And how’s that test going? Karraker wouldn’t say. If it goes well, though, it might be easier to find a bottle. Now, it’s available in only a few markets (California, Colorado, Massachusetts, New York City, South Florida, Washington, Chicago, New Jersey and Connecticut).
How’s it taste? As a Negroni devotee, I must say right off that in this case, freshly made is better. But also, bottled is pretty good. The vermouth is a bit too prominent, but otherwise a good drink.
Why would you buy it? You don’t want to stock a bottle of each spirit to make a Negroni from scratch at home. You want a drink easier to mix than the proper 1-to-1-to-1 ratio. (Maybe that sounds ridiculous, but I admit to coming home late on a worknight and being grateful that I could just open the bottle — one bottle, not three — and pour.) A convenient all-in-one-bottle drink is also easy to transport on vacation, as we did last summer. This pre-dated Campari’s ready-to-drink Negroni, but we mixed our own batch, pouring it into a screw-top bottle. The ease of it was much appreciated in our little cabin in the Ontario woods.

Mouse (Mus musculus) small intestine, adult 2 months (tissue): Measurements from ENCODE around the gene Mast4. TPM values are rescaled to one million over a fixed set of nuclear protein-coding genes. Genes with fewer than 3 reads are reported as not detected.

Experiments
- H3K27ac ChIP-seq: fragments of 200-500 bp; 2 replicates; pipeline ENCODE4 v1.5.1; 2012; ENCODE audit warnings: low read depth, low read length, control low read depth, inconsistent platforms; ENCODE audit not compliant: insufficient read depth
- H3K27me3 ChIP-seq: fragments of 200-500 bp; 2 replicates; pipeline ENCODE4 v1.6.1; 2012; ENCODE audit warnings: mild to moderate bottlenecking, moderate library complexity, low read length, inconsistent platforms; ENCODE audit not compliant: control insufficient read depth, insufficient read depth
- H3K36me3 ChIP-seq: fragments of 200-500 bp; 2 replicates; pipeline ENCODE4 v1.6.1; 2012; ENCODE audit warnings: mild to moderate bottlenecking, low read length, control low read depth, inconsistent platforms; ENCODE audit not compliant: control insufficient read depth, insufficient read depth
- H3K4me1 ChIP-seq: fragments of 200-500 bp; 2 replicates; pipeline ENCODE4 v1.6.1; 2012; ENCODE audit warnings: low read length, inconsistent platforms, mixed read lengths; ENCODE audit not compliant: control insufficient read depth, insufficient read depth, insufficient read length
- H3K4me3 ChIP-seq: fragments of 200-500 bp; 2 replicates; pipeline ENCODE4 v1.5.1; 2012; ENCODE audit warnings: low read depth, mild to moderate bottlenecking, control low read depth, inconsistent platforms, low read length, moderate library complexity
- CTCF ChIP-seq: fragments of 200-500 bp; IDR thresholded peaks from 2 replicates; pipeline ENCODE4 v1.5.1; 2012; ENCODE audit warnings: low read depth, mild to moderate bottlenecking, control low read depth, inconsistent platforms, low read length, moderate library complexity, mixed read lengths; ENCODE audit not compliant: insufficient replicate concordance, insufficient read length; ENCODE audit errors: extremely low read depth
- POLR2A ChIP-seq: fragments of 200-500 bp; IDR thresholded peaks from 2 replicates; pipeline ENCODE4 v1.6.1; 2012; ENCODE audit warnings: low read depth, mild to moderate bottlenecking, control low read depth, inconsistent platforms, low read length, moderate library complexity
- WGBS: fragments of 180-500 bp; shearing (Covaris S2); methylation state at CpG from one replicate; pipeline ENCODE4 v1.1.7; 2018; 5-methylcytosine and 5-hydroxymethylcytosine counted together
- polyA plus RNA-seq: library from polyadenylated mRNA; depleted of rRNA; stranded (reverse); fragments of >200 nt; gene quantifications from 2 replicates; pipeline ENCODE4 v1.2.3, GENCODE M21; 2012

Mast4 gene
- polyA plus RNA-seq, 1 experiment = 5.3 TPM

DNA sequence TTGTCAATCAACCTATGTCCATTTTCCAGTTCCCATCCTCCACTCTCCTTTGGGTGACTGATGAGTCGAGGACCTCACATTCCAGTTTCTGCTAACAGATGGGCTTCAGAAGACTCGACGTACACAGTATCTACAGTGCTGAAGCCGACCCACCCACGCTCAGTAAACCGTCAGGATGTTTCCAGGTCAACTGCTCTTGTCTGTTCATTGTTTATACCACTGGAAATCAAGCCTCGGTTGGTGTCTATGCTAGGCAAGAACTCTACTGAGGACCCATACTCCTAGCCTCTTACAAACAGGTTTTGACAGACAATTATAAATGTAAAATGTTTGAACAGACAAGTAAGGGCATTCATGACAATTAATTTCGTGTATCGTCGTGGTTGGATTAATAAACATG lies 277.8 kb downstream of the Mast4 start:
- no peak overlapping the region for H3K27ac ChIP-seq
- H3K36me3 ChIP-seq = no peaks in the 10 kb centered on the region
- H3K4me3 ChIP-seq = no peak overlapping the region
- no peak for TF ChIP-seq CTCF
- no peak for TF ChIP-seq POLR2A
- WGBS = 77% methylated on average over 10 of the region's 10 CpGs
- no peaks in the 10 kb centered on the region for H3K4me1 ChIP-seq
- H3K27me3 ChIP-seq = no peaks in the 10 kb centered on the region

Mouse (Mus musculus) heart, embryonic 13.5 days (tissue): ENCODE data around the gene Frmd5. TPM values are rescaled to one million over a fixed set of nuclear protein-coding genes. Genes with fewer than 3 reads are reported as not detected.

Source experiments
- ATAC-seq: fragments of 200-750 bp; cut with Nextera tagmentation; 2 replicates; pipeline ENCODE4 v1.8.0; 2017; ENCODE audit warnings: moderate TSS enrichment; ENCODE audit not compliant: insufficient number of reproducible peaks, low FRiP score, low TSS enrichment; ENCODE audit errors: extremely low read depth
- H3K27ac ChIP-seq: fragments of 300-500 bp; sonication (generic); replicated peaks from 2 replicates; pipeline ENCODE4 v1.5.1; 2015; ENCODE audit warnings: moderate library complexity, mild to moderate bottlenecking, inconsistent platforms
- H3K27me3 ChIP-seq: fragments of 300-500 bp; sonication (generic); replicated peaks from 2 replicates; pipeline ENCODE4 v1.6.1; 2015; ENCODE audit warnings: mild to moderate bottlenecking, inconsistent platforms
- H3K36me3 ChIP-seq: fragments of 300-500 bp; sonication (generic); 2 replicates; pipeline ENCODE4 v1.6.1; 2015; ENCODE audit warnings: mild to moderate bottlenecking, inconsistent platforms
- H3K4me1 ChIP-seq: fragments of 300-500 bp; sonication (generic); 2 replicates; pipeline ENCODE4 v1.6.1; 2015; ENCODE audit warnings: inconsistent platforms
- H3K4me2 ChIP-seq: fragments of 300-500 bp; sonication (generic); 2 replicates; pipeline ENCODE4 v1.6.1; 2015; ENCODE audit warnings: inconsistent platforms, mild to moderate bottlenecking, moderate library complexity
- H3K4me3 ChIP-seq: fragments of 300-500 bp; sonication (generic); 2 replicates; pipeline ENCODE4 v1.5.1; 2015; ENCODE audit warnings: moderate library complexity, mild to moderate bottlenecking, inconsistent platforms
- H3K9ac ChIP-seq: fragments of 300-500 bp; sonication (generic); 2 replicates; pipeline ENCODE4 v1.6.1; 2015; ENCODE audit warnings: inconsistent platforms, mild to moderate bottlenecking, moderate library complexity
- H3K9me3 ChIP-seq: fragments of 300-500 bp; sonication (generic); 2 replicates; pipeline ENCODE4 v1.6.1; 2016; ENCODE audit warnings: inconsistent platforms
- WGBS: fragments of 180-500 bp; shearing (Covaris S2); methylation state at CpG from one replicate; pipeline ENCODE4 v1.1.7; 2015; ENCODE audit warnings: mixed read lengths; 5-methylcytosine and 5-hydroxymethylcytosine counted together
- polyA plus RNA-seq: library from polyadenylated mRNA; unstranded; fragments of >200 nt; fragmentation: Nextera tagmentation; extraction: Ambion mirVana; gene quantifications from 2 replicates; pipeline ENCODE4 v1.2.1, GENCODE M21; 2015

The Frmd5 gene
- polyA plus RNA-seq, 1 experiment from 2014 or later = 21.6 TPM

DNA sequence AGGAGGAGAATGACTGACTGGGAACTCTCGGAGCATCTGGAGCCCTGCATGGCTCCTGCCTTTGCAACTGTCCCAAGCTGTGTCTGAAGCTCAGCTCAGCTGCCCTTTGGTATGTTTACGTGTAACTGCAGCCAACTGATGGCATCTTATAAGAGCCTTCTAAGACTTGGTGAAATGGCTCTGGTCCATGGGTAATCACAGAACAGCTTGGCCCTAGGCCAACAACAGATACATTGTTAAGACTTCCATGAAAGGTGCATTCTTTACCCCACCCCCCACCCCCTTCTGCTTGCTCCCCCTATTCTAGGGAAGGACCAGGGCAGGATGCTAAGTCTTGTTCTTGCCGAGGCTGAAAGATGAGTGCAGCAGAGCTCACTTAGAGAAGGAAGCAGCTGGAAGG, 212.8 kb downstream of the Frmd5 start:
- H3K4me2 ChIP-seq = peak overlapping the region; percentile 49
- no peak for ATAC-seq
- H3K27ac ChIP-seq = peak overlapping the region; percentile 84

It’s not so odd, really, to pre-mix a Negroni. Indeed, batch cocktails and aging (in bottle or barrel) of those batches has been another recent bartending trend, now spilling over into the home. The Negroni is a leading go-to drink for such experimentation, largely because it is all spirits, meaning there is little to degrade in bottle.
And those aficionados will tell you, in bottle or barrel, a Negroni gets better. After six weeks or so, you’ve got a smoother, more integrated drink, as Gary Regan describes in his most excellent book, “The Negroni.”
If the Negroni does well, will Campari try selling more pre-made drinks? Karraker, the man who put sbagliato (a Negroni with prosecco instead of gin) in cans for a giveaway at a New York City cocktail event three years ago (and got soundly chastised by HQ: “How dare you can Campari!”), was noncommital. In Italy you already can buy bottled Campari and soda, as well as a bottled Aperol spritz (Aperol being another Campari-owned brand). Maybe those will be imported? Or the Americano (the precursor to Negroni, made with soda water instead of gin), he mused, maybe it would do well here.